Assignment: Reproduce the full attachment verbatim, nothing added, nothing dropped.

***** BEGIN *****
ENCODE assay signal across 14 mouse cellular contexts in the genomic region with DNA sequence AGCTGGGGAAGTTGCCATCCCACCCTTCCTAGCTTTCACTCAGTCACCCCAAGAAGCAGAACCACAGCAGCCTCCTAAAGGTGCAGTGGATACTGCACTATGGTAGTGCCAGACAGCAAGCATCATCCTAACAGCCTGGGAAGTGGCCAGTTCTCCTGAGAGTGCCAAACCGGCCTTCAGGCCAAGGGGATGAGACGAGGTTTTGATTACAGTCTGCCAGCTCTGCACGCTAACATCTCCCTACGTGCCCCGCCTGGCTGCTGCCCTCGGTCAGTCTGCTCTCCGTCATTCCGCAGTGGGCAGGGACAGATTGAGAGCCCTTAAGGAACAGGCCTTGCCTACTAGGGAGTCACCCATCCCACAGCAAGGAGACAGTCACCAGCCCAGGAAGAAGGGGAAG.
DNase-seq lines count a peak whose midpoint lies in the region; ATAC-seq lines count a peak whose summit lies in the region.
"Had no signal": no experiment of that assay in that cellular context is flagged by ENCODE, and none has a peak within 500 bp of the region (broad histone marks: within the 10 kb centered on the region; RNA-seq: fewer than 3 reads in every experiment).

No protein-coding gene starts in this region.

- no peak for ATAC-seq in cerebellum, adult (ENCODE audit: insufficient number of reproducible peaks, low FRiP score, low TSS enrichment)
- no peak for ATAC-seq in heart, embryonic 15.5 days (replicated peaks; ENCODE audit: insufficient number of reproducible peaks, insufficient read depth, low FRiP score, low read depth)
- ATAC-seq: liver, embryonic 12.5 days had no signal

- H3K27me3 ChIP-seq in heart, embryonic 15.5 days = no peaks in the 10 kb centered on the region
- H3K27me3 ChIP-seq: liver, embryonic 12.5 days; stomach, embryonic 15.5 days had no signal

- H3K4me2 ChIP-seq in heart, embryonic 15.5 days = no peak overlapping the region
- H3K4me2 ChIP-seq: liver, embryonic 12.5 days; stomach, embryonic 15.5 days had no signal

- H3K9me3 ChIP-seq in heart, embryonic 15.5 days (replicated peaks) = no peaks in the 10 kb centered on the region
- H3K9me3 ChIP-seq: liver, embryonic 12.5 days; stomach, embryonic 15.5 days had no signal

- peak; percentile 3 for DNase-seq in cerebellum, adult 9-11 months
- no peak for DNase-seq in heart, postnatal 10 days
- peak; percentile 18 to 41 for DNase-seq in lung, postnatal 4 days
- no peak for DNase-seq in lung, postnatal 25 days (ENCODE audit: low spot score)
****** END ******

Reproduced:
ENCODE assay signal across 14 mouse cellular contexts in the genomic region with DNA sequence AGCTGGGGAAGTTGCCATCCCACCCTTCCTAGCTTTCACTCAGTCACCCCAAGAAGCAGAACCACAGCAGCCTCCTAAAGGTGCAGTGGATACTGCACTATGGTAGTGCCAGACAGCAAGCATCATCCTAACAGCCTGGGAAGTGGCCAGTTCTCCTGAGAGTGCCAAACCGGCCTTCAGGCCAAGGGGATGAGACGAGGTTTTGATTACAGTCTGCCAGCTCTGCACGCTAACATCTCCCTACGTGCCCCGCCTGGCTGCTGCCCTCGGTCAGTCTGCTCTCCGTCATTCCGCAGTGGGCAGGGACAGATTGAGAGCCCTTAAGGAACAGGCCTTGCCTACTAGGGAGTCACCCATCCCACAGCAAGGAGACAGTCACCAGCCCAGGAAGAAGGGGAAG.
DNase-seq lines count a peak whose midpoint lies in the region; ATAC-seq lines count a peak whose summit lies in the region.
"Had no signal": no experiment of that assay in that cellular context is flagged by ENCODE, and none has a peak within 500 bp of the region (broad histone marks: within the 10 kb centered on the region; RNA-seq: fewer than 3 reads in every experiment).

No protein-coding gene starts in this region.

- no peak for ATAC-seq in cerebellum, adult (ENCODE audit: insufficient number of reproducible peaks, low FRiP score, low TSS enrichment)
- no peak for ATAC-seq in heart, embryonic 15.5 days (replicated peaks; ENCODE audit: insufficient number of reproducible peaks, insufficient read depth, low FRiP score, low read depth)
- ATAC-seq: liver, embryonic 12.5 days had no signal

- H3K27me3 ChIP-seq in heart, embryonic 15.5 days = no peaks in the 10 kb centered on the region
- H3K27me3 ChIP-seq: liver, embryonic 12.5 days; stomach, embryonic 15.5 days had no signal

- H3K4me2 ChIP-seq in heart, embryonic 15.5 days = no peak overlapping the region
- H3K4me2 ChIP-seq: liver, embryonic 12.5 days; stomach, embryonic 15.5 days had no signal

- H3K9me3 ChIP-seq in heart, embryonic 15.5 days (replicated peaks) = no peaks in the 10 kb centered on the region
- H3K9me3 ChIP-seq: liver, embryonic 12.5 days; stomach, embryonic 15.5 days had no signal

- peak; percentile 3 for DNase-seq in cerebellum, adult 9-11 months
- no peak for DNase-seq in heart, postnatal 10 days
- peak; percentile 18 to 41 for DNase-seq in lung, postnatal 4 days
- no peak for DNase-seq in lung, postnatal 25 days (ENCODE audit: low spot score)